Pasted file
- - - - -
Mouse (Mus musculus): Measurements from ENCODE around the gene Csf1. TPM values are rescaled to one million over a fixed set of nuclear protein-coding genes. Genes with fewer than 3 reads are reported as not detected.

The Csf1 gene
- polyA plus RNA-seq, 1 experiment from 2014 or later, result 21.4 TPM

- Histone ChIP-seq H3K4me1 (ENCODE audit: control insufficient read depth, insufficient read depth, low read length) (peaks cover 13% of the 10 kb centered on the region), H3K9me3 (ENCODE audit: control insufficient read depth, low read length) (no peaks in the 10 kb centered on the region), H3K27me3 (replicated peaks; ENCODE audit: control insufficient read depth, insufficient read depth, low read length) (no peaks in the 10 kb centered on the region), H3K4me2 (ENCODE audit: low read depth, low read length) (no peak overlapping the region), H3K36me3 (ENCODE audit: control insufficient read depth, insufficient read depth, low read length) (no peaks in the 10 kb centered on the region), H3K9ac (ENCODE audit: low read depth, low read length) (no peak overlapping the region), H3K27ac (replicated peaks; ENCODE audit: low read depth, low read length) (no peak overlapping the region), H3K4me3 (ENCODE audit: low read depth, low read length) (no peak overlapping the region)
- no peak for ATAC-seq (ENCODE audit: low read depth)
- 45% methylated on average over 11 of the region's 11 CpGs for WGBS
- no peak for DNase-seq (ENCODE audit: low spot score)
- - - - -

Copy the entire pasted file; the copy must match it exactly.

Mouse (Mus musculus): Measurements from ENCODE around the gene Csf1. TPM values are rescaled to one million over a fixed set of nuclear protein-coding genes. Genes with fewer than 3 reads are reported as not detected.

The Csf1 gene
- polyA plus RNA-seq, 1 experiment from 2014 or later, result 21.4 TPM

- Histone ChIP-seq H3K4me1 (ENCODE audit: control insufficient read depth, insufficient read depth, low read length) (peaks cover 13% of the 10 kb centered on the region), H3K9me3 (ENCODE audit: control insufficient read depth, low read length) (no peaks in the 10 kb centered on the region), H3K27me3 (replicated peaks; ENCODE audit: control insufficient read depth, insufficient read depth, low read length) (no peaks in the 10 kb centered on the region), H3K4me2 (ENCODE audit: low read depth, low read length) (no peak overlapping the region), H3K36me3 (ENCODE audit: control insufficient read depth, insufficient read depth, low read length) (no peaks in the 10 kb centered on the region), H3K9ac (ENCODE audit: low read depth, low read length) (no peak overlapping the region), H3K27ac (replicated peaks; ENCODE audit: low read depth, low read length) (no peak overlapping the region), H3K4me3 (ENCODE audit: low read depth, low read length) (no peak overlapping the region)
- no peak for ATAC-seq (ENCODE audit: low read depth)
- 45% methylated on average over 11 of the region's 11 CpGs for WGBS
- no peak for DNase-seq (ENCODE audit: low spot score)